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The Cost's the Thing


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Dear Sirs:

At first I was encouraged by Rob Kolson's goal of keeping ticket prices at a reasonable level as was indicated in the August 22 Culture Club. That is, until I discovered his definition of a reasonable level: $38.50. So Mr. Kolson's tickets will be $7.50 less than the $46.00 going price for Blue Man Group. Well, who could possibly turn down a bargain like that? I, for one.

Does anyone in the performing arts realize that theater is going the way of the CTA? Prices are constantly being raised, ridership is declining, more and more bus routes, el stops, and schedules are being eliminated, and worst of all, no one seems to be making the connection.

When will producers learn that by considering ticket prices such as $38.50 to be reasonable they are slowly alienating such audience members as the lower-middle-class, the blue-collar class, students, and the nonworking classes (not to mention more and more of the upper-middle-class) that are necessary to secure the survival of the theater? Yes, Virginia, there actually were times (ancient Greece and Rome, the Elizabethan age, and the Depression, to name but a few) when everyone attended the theater, not just an elite.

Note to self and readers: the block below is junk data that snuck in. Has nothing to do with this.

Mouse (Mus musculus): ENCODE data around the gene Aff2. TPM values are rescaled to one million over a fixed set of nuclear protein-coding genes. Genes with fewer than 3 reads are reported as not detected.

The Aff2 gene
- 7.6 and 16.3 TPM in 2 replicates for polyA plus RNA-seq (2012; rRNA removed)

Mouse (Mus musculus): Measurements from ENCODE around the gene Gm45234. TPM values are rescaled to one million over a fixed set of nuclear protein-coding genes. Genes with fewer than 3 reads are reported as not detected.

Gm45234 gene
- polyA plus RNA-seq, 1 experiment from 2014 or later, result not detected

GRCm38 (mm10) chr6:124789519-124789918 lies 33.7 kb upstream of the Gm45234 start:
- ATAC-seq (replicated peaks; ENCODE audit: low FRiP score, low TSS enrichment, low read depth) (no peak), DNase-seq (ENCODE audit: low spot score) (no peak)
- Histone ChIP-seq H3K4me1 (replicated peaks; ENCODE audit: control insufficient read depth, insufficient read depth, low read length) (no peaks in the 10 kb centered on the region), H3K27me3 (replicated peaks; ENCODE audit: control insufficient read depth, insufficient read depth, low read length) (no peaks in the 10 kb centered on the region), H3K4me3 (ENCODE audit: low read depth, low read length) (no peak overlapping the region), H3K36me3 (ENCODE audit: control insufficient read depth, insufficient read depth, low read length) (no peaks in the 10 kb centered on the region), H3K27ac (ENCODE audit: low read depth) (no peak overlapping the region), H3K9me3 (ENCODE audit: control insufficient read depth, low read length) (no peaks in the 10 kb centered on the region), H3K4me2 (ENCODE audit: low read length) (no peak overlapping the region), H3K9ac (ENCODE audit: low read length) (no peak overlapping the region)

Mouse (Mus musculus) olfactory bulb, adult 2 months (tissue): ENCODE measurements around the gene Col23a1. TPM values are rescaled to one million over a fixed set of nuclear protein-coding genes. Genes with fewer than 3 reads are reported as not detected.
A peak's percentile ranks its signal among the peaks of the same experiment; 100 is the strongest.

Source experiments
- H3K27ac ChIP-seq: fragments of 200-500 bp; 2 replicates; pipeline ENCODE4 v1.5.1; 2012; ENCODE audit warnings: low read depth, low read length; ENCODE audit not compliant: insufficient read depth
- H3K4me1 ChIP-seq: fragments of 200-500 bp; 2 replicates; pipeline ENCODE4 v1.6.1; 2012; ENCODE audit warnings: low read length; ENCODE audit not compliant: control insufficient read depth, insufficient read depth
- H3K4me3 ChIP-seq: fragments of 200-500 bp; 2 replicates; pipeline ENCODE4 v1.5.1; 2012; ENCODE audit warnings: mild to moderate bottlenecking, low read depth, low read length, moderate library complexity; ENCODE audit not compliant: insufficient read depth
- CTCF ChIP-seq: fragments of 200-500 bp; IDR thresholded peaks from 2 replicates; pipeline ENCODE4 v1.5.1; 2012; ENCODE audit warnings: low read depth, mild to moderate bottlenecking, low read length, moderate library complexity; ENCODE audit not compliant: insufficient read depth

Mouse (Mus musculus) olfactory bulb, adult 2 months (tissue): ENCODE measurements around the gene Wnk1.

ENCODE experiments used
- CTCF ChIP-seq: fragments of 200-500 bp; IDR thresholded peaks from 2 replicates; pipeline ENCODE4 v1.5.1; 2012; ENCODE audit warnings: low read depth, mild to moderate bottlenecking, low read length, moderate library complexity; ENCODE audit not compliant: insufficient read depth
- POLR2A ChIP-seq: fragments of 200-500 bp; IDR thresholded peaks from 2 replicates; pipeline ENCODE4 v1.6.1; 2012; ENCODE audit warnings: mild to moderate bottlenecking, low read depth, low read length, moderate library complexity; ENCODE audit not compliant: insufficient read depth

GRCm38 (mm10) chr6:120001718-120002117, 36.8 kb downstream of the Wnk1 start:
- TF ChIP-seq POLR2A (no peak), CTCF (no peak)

And when will the audience learn that price does not ensure quality, and that for $38.50 it is possible to see two or more shows of equal to superior quality than are often produced at such off-Loop venues as Goodman, Steppenwolf, and Briar Street (not to mention how many one could see for the cost of The Phantom of the Opera)?

I ask theatergoers, and more importantly nongoers who shouldn't be, to ponder this: Two of the most riveting evenings I've spent in the theater in the last two years have been at Mary-Arrchie Theatre's production of Tennessee Williams's Small Craft Warnings (price $10) and Roadworks's production of Mike Leigh's Ecstasy (price $12 with Hot Tix). Like Doug Bragan of Chicago (who keeps his ticket prices below $20) and the creators of the Hot Tix booth, these are the true saints of the theater, not the Rob Kolsons.

In fact, from the quotations in Lewis Lazare's column one almost begins to suspect that ticket pricing is not about making a satisfactory profit to keep theater alive, but is akin to men who buy sports cars not for their intrinsic value, but to prove they have a few extra inches between their legs.

Howard Casner

W. Melrose

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